What is Failure – Session One
What is Failure – Session One
The first session looks at the question, what is failure?

What is failure? The Bible is above all a story of failure redeemed, failure forgiven, failure overcome in resurrection and merciful judgement. Jesus knew that to be a follower of his would not be an easy path to walk, and he prepared his followers well for failure.

Failure. This might not seem a hopeful topic to study for Lent. In actual fact, it is one of the most hopeful topics, especially when seen in light of what Lent is bringing us towards… Easter. The Cross on Easter Saturday would have been seen as the greatest failure of all time. See Matthew 27:42 for a first hand account of how the Cross was seen. In retrospect, we know about Easter Sunday; when the glory of God’s plan for forgiveness is realised and the curtain of the law is torn forever. What was seen as an epic failure was actually, the ultimate success for humanity. When failure is viewed like this, who cannot be hopeful!

From the Bible

42 “He saved others; he cannot save himself. He is the King of Israel; let him come down now from the cross, and we will believe in him.

Matthew 27:42

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Study Notes

From the Book

Lent is a great time to think about our failures, but let’s be careful how we approach this. During Lent, quite rightly, we bring our failures to mind and to the attention of a loving God who is always readier to forgive us than we are to repent. Sometimes, though it’s tempting to treat Lent itself as something that we should be hugely successful at. I may try really hard to give up chocolate or swearing, and find myself very smug if I get to the end of a week without indulging in either. Alternatively, I may become despondent if I happen to slip up in the scrupulousness of the spiritual disciplines I have set myself. One writer says:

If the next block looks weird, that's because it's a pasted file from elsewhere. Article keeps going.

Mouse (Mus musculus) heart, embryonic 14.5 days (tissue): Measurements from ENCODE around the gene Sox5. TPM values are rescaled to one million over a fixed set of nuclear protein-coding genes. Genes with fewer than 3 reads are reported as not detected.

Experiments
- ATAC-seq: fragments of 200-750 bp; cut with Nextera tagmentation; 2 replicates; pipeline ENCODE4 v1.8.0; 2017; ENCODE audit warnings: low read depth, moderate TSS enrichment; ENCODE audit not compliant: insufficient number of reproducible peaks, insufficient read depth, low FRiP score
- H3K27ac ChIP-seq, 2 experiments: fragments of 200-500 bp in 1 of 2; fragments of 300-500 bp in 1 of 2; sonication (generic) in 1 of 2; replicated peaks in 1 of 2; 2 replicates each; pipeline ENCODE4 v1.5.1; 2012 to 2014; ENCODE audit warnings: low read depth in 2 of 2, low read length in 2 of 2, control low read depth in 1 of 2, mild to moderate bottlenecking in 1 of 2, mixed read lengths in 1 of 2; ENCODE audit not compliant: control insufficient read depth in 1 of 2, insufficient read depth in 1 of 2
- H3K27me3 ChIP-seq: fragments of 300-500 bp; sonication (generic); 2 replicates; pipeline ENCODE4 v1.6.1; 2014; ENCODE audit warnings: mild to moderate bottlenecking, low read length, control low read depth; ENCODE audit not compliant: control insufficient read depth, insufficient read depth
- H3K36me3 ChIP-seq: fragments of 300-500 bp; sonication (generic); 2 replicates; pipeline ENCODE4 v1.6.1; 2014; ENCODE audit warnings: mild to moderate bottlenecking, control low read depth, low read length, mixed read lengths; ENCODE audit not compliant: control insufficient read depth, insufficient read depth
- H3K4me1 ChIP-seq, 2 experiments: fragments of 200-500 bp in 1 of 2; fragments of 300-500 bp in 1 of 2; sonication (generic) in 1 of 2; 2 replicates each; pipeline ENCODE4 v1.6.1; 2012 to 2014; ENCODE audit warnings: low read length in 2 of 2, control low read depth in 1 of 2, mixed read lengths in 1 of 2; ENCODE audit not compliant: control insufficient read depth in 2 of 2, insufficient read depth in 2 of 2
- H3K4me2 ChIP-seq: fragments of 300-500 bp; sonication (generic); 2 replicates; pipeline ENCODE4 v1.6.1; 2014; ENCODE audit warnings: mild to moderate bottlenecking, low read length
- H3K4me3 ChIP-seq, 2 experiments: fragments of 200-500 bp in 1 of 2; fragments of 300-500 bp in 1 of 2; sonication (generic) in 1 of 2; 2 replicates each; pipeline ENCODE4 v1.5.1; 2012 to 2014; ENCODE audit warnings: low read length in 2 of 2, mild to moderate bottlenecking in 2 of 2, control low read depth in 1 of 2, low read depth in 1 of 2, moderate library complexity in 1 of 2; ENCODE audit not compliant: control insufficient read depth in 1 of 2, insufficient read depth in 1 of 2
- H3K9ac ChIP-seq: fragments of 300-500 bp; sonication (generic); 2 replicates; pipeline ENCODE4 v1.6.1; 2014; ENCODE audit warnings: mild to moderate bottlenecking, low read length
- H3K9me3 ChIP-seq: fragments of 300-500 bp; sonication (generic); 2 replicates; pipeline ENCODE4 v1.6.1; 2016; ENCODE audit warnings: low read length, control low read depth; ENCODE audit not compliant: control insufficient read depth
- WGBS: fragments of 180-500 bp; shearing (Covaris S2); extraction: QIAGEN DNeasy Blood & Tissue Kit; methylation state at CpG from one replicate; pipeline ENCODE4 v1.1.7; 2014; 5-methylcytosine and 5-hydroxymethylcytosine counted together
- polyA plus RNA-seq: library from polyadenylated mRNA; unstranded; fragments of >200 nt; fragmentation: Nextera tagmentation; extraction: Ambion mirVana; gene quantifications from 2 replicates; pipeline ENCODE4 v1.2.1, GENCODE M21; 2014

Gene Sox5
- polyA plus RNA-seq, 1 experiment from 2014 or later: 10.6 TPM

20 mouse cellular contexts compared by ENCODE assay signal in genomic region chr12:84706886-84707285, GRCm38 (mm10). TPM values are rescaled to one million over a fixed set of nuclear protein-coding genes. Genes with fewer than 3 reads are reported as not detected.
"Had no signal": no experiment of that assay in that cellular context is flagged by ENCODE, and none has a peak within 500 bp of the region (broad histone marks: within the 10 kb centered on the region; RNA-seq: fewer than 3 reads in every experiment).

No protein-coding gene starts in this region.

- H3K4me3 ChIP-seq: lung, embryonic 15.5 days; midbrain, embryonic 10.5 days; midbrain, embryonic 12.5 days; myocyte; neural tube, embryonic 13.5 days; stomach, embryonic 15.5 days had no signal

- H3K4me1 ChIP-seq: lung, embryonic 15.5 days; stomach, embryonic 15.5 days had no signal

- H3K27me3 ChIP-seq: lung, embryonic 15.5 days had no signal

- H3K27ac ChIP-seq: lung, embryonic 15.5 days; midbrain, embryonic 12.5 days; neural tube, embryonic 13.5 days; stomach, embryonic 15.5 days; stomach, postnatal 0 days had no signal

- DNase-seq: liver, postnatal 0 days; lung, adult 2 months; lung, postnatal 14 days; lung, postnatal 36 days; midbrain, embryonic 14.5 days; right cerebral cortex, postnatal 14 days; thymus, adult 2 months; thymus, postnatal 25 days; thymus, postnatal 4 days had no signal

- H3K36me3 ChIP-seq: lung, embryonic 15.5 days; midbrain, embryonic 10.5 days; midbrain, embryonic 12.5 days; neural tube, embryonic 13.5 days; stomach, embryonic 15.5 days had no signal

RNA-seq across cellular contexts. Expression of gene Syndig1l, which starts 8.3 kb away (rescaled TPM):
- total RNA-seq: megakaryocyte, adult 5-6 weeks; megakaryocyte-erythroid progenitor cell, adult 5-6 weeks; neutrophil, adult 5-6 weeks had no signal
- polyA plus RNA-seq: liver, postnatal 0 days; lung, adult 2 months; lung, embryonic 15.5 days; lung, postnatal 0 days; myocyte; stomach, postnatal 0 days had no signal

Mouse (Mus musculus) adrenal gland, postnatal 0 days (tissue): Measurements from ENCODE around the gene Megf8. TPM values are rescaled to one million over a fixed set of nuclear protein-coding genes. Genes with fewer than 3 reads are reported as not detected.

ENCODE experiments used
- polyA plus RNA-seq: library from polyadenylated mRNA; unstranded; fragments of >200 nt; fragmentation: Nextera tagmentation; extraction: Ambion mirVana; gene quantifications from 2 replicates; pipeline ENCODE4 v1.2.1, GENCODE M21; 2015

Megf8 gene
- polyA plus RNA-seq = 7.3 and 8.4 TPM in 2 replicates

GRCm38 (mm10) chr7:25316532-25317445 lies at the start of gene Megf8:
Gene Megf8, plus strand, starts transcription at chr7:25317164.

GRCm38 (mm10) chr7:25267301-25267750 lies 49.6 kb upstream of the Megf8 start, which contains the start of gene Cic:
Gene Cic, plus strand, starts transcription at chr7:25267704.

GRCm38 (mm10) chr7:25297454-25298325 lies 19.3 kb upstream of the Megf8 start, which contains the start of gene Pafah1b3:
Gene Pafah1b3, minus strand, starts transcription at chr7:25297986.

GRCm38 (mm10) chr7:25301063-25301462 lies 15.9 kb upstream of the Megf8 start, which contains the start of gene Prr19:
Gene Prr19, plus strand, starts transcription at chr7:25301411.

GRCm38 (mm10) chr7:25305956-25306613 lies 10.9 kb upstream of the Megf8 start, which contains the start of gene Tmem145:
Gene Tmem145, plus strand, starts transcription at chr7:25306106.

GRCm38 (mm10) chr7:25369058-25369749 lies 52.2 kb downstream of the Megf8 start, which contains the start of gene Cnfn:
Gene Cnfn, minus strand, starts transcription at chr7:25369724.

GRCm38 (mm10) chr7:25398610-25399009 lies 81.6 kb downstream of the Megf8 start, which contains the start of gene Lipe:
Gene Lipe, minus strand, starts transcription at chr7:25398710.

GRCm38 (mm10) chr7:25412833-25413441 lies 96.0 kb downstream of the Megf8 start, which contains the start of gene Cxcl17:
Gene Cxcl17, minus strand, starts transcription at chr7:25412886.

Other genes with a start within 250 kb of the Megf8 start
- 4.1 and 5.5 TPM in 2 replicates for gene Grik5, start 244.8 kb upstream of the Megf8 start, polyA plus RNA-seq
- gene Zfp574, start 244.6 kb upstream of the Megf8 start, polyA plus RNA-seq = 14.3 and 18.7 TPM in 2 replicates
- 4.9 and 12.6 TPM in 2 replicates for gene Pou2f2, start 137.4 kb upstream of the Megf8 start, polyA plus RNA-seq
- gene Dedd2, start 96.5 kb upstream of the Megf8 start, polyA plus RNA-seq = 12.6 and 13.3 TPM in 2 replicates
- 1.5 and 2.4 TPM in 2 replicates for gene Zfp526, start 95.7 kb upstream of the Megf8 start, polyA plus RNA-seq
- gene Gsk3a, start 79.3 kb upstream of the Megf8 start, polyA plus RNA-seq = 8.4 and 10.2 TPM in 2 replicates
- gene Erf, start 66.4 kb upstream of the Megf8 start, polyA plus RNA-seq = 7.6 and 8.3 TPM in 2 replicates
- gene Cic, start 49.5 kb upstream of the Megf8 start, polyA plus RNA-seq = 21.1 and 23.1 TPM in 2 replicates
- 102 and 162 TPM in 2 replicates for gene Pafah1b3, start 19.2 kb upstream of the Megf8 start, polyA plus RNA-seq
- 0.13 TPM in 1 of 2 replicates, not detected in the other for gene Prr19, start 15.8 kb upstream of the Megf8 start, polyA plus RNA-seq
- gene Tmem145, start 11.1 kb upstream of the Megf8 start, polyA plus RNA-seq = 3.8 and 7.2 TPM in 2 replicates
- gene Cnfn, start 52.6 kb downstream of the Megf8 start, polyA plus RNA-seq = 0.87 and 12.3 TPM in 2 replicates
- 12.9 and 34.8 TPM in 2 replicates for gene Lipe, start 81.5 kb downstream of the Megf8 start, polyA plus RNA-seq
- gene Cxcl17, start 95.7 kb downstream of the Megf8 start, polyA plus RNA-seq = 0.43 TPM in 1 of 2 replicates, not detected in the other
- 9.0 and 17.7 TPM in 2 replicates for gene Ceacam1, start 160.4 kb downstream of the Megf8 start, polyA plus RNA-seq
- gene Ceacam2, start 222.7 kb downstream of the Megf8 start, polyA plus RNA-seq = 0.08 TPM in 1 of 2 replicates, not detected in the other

I . . . wonder if a certain sense of failure during Lent is actually a good thing. In part, it reminds us that Lent is not a home renovation show. The primary goal of the season is not self-improvement; we are not here to fix up our own personal backsplash. We are trying to open ourselves to a deeper relationship with our friend and saviour, Jesus.

Above all, Lent is a time when we are encouraged to turn to God and God’s word in the Bible and allow it to be reflected in our own lives to enable us to see ourselves as we really are.

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The primary thing that stops organizations, and the people within them, making the kinds of failures that may lead to success is fear, fear of getting it wrong. Such fear takes several forms: fear that we will be found inadequate for the task, fear of harming ourselves or other people (though that is probably a good fear to have), fear that we will be embarrassed or shamed.
A degree of fear of failure is to be welcomed. It is that kind of healthy fear which is the precursor to trying new things. It shows we are moving into areas that we have not been in before and are not sure how things will turn out. But some fear of failure is altogether less positive and even crippling. There is a word for an extreme fear of failure: ‘atychiphobia’, which is an abnormal, unwarranted and persistent fear of failing at something in your life.
At the root of our fear of failure is a fear of shame, ‘the intensely painful feeling or experience of believing that we are flawed and therefore unworthy of love, belonging, and connection’. There is an embarrassment connected with failure. When we fail, we feel that we are incompetent, not up to the job, somehow less.

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Discussion Questions